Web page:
Oh Rilee Rilee

A second win on the bounce for Somerset in T20 cricket at Canterbury. This wasn’t quite as comprehensive as last year’s 10-wicket Tom Banton and Devon Conway inspired triumph, but it was pretty good all the same. The perfect start to the 2022 T20 campaign and the perfect response to Saturday’s chastening championship defeat at Taunton.

Kent v Somerset, T20 South Group Canterbury, May 25th Somerset 166-2 (Rossouw 81*[54-7-2], Abell 48*[29-5-1]) beat Kent 162-6 (Leaning 72*, Gregory 3-25) by 8 wickets with 5 balls to spare

Those of you have followed my stuff since I began writing about Somerset cricket will know that I enjoy a Somerset win over Kent more than most. It is fair to say after the trauma of Saturday (which I’m still not over by the way) this win was just the tonic I needed. The fact that it was a win achieved so comfortably, with our overseas player starring and the new T20 captain playing a decisive supporting role made beating the Men of Kent all the more special.

Anyone who listened to Monday’s Somerset Podcast will know that we were all way off in our team selections for this game. The absence of Craig Overton to the England squad, which we had all assumed would not happen until the weekend, was a big factor as was Peter Siddle not playing a part.

No Max Waller either with Lewis Goldsworthy’s batting probably tipping the balance for the second spinner’s spot. The biggest surprise though was Tom Lammonby opening the bowling. 

But for me, Siddle’s absence was the big worry. He is a smart, clever T20 bowler who would have thrived on the surface at Canterbury. He would also have provided some valuable support to Captain Tom in a frenetic last 9 overs of the Kent innings. Something which judging by Abell’s comments after the game he would have welcomed.

Kent clearly made the wrong decision at the toss, as Sam Billings admitted to Sky after the game. Batting first meant they faced Somerset’s seamers when the conditions were at their most bowler-friendly. The pitch eased a little and, when the dew of a chilly Canterbury evening arrived early in Somerset’s innings, the balance between bat and ball shifted emphatically toward the visitors. 

Somerset’s chase of 163 for victory was probably 20-30 more than it should have been but after the loss of Will Smeed, who looked to be in prime form, with the score on 45 at the end of the 7th over Rossouw and Abell measured the chase to perfection to see their side home to a win that had the sparse, chilly crowd heading for the exits well before the winning runs were scored. This was Somerset’s second highest third-wicket partnership in T20, bettered only by Tres and Hildy at Chelmsford in 2011.

Rossouw showed what had attracted Andy Hurry to sign him, this was not the frenetic see ball, hit ball version of the South African left-hander but a more composed, measured iteration. Not to the level of Devon Conway mind you, there were still some injudicious slogs and a chance which Bell-Drummond should have taken at backward point before he reached 50 off a hack outside off stump. But to his credit he did what he is paid to do seeing his side home and recording his highest Blast score in the process.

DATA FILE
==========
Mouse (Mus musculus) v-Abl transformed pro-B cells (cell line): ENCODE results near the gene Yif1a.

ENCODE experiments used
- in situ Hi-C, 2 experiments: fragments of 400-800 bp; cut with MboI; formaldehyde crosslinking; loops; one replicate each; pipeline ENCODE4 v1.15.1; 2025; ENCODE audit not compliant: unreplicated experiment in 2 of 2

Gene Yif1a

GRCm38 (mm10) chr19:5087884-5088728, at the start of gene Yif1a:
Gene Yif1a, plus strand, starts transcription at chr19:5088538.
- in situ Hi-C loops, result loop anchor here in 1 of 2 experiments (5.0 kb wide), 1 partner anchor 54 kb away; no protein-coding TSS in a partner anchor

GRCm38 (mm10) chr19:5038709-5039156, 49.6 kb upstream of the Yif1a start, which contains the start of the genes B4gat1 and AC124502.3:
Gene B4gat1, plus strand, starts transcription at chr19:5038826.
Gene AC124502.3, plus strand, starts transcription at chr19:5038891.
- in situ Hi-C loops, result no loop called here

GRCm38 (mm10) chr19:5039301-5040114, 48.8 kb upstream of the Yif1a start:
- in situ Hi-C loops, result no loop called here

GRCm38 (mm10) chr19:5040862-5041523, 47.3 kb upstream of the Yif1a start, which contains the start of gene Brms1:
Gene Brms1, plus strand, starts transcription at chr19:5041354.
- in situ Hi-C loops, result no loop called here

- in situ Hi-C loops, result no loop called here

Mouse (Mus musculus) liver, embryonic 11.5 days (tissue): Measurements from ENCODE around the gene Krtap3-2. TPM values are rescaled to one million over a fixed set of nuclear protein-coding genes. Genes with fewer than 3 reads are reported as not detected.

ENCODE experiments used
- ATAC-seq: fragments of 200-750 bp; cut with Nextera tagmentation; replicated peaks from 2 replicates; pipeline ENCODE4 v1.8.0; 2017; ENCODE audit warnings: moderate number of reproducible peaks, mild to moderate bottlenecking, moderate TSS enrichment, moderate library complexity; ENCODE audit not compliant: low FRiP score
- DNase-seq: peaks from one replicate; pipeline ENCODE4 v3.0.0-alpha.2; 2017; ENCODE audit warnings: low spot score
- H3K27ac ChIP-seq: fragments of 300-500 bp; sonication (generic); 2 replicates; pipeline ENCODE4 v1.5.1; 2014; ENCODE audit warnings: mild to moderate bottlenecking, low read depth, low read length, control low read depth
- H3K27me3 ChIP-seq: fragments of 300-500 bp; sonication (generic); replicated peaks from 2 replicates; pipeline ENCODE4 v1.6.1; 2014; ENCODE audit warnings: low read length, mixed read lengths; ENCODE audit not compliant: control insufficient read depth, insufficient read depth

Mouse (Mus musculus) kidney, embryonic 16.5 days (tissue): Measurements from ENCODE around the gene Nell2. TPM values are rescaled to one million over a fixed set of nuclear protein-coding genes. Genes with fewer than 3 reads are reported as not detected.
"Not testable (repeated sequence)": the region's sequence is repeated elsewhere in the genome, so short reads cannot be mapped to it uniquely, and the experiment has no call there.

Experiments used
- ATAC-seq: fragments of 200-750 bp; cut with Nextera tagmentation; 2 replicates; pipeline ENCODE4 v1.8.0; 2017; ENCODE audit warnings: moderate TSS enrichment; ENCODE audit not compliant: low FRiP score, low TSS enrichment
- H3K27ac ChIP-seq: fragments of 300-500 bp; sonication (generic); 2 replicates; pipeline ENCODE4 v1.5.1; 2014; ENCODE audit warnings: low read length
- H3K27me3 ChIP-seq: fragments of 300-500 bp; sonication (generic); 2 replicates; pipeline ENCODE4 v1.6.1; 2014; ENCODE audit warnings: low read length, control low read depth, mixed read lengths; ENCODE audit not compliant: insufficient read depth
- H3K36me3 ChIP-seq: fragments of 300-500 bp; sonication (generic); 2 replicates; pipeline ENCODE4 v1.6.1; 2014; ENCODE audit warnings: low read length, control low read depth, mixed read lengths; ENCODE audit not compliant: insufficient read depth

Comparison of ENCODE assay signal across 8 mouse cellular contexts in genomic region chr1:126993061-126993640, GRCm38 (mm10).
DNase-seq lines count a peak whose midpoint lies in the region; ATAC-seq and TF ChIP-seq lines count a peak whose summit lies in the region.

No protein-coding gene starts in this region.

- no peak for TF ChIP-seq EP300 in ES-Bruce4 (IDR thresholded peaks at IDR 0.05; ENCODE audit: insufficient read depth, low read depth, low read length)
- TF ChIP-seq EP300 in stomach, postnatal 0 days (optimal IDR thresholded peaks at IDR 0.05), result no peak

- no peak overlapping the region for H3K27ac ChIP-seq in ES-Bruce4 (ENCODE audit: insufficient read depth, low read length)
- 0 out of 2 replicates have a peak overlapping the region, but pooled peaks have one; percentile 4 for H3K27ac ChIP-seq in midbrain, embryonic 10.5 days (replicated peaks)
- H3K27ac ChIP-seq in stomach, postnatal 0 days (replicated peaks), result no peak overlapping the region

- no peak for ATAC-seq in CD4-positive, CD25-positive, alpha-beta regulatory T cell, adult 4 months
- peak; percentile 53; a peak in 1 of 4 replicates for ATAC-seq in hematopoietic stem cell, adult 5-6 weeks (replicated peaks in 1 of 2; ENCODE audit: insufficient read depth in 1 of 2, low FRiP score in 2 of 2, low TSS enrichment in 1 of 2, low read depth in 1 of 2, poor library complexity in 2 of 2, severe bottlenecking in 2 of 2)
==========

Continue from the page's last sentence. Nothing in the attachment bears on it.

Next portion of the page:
Rilee Rossouw – T20 best on Somerset debut

You can be pretty certain in the 2020s that if there is a successful Somerset run chase in a T20 Tom Abell will have played a big part. Thankfully retained at 4 in the order he was magnificent, playing the perfect foil to Rilee. Abell didn’t panic when the runs needed/balls remaining equation looked challenging, he knew that if he batted to the 20th over his side were going to win and paced his innings accordingly. Abell seems to sense just the right moment to press the accelerator not only in terms of the run chase itself but in sensing vulnerability in the opposition. The intensity of Abell’s innings and his ability to rotate the strike when the boundary opportunities weren’t there is shown by the fact that he faced only four dot balls in his innings.

The Kent innings was very much one of two halves. Tight bowling, good lengths and clever changes of pace from Davey, Green and Gregory, punctuated by wickets falling at regular intervals meant Kent were only 85-5 in the 14th over when Cox was dismissed.

Kent, credit to them (he says through gritted teeth), recovered well thanks to Jack Leaning’s 72 supported by Linde and Stewart. Lewis Goldsworthy’s second over went for 20 and Marchant de Lange, who won’t look back on his trip to the cathedral city with much affection, 39 in his three.Left to bowl the death overs de Lange’s pace and length proved just perfect for range hitting by powerful, well-set batsmen. Fortunately it was to proved just enough.

Tom Abell, as self-effacing as ever, thought he had made some tactical errors in the field and said his head “was spinning” after his captaincy stint. (Did I mention Siddle’s value in this regard?) On this occasion, being hyper-critical, the error was that he limited his bowling options toward the death by using both Lewis Gregory and Ben Green’s overs too early, leaving only M de L as his only option for the 20th over. It could have been far worse apart from a superb 19th over from Josh Davey.

Fortunately those last five overs weren’t terminal for Abell and Somerset but I expcect to see some tweaks in the plans for Sunday and perhaps a couple of changes in personnel…..

Oh and by the way Sam Billings said that there were some “great learnings” from the defeat.